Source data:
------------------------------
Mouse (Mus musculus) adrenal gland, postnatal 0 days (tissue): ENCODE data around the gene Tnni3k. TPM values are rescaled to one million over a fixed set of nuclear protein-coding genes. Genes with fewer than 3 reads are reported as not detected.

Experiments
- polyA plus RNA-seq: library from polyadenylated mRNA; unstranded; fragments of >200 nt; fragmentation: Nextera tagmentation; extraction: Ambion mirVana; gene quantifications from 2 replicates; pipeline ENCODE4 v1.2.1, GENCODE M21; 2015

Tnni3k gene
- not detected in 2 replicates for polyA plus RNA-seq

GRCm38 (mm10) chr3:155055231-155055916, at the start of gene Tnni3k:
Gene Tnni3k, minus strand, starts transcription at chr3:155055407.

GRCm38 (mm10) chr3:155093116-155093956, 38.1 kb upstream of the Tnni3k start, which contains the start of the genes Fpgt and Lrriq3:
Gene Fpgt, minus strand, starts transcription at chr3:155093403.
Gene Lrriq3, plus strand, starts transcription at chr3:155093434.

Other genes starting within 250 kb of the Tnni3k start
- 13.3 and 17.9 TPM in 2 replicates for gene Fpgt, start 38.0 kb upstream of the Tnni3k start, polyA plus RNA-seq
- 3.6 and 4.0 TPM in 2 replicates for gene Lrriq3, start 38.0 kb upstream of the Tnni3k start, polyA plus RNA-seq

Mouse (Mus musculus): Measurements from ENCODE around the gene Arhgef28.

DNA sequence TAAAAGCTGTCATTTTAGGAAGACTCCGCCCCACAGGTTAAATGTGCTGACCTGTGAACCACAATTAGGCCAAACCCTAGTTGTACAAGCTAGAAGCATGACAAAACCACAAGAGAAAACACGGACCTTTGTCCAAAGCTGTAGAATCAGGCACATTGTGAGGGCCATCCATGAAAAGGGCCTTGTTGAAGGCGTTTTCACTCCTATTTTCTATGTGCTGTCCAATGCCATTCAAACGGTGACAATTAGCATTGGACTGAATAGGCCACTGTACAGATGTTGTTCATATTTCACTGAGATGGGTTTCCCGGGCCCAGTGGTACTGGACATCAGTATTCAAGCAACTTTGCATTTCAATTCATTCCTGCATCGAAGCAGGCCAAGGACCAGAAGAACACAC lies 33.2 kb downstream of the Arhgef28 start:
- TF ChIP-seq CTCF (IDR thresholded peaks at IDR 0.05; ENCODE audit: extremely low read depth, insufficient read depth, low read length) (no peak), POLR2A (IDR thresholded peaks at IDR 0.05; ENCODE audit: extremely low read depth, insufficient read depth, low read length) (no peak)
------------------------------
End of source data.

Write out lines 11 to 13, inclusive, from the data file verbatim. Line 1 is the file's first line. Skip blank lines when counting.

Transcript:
Other genes starting within 250 kb of the Tnni3k start
- 13.3 and 17.9 TPM in 2 replicates for gene Fpgt, start 38.0 kb upstream of the Tnni3k start, polyA plus RNA-seq
- 3.6 and 4.0 TPM in 2 replicates for gene Lrriq3, start 38.0 kb upstream of the Tnni3k start, polyA plus RNA-seq